• The brake pads and brake rotors are extremely hot at this point and sitting on one point will imprint the pad material onto the surface unevenly. This can cause vibration and uneven braking.
• You may notice that your brakes will start fading, and sometimes smoke, after the 6th or 7th pass. This fade will stabilize and will gradually recess once your brakes have cooled down to normal operating temperatures. Drive carefully as your brakes may feel softer for the next few minutes.
• Try not to come to a complete stop and find a stretch of road where you can coast for 5-10 minutes, preferably without using your brakes.

Pedal Feels Bad? Brakes Locking Up?
In some cases, we have seen 1 or multiple calipers on a car to become stuck in the locked position. This will cause the pads to drag the rotors, burn through the pads, and possibly warp the rotor. Worst case is the car cannot move at all. This is caused by a leak in the system drawing in air and allowing the fluid to depressurize in the line going to the caliper. There can be a microscopic leak of air, that cannot be seen or heard upon visual inspection. We have even found casting errors in an MC that allowed air to enter the system and depressurize all the lines. 
 
If your brakes are locking up too easily, we recommend doing so with a friend outside of the car to watch which set of wheels lock up first. This can be solved by adjusting the Bias Valve to allow all 4 wheels to slow the car down at once, rather than locking up the front or rear only. 
 
If you feel like reading more, enjoy more knowledge!
Our 2 most common issues with braking setups are proper bleeding and pad choice. If the system isn't properly bled, you are essentially using air to stop a car. That will not end well in any case, so we always make sure the bleed again and again until you are sure. We have bled personal cars of ours for well over a decade using the technique above, and it works wonders. The fluid choice matters due to the temperature range of the fluid is increased with nicer fluid. If you step up to the RBF660 or higher quality race fluid, you will need to change your fluid out within closer intervals. Nicer fluid such as RBF660 can actually form air pockets/bubbles over time, and this can lead to a worse pedal feel. RBF600 series fluid does the same thing, it just takes much longer to do so.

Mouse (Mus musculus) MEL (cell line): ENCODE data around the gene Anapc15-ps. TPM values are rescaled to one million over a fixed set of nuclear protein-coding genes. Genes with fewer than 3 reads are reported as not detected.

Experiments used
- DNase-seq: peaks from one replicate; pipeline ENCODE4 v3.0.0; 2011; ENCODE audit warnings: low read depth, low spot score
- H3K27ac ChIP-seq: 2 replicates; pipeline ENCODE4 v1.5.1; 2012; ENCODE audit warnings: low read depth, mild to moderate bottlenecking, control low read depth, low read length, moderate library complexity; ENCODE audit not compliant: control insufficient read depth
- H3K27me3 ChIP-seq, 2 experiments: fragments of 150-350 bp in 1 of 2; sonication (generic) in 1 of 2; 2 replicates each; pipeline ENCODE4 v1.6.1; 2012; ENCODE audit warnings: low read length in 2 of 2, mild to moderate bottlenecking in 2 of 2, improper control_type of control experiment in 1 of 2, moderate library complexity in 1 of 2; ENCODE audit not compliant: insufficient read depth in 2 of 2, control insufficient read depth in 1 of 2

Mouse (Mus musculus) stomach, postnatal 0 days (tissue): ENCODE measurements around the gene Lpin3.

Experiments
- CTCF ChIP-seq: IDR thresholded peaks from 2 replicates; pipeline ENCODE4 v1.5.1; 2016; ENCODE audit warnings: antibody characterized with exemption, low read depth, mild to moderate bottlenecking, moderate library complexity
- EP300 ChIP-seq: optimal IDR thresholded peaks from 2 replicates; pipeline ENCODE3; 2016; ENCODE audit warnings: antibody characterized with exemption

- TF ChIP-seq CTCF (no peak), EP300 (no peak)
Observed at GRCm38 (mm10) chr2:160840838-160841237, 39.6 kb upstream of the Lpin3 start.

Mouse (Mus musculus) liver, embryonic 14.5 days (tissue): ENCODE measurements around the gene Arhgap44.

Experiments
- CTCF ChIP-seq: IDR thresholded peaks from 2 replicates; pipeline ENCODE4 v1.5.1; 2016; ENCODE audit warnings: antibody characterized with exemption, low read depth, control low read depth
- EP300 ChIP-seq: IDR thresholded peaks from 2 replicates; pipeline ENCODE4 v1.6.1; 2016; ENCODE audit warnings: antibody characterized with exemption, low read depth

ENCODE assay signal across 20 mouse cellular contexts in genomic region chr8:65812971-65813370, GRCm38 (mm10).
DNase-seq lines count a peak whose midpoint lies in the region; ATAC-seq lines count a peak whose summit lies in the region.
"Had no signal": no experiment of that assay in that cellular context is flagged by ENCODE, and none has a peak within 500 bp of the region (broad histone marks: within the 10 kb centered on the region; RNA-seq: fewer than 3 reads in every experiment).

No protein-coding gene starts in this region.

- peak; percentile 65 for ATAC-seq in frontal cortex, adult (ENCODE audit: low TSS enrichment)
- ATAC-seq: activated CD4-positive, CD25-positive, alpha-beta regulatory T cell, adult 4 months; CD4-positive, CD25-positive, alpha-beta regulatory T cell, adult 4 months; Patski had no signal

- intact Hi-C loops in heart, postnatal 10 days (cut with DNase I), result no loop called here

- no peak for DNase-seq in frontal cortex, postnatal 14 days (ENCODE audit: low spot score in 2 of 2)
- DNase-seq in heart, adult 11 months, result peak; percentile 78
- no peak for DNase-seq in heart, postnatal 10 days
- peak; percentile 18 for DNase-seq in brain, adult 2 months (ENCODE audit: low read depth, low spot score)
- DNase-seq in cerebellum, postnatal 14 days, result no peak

Pad choice is just as important, especially when it comes to the BBE. The OE booster moved fluid from the OEMC exponentially - meaning that what you put in at the pedal is translated to exponentially more fluid pressure at the calipers. 50% of the throw of the pedal gives a lot more than 50% of fluid movement. The BBE, on the other hand, is linear. It can still apply 100% braking pressure and effectiveness, but the throw becomes easier to modulate during those split second decisions on track and on the street. This is relevant to pad choice for 2 reasons - an OE setup with a booster can stop the car just fine with almost any pad you put in it. The excessive fluid pressure can push the pad into the rotor and stop regardless of compound. With a BBE, the fluid is linear, so you need a pad with a good cold bite and a decent temperature range. 
 
That being said, we have seen some customers source higher end race pads and attempt to use them on the street with a BBE. This is not the better option, as the BBE needs a pad with a solid cold bite. Most race pads require a fair amount of heat to get to their operating temperature, and this is not optimal for street use or use for the BBE. We always stick to what works best, and after years of trying different compounds, calipers, MC sizes, etc. we have found that a good happy medium of EBC Yellow or Hawk HP+ works best with our BBE.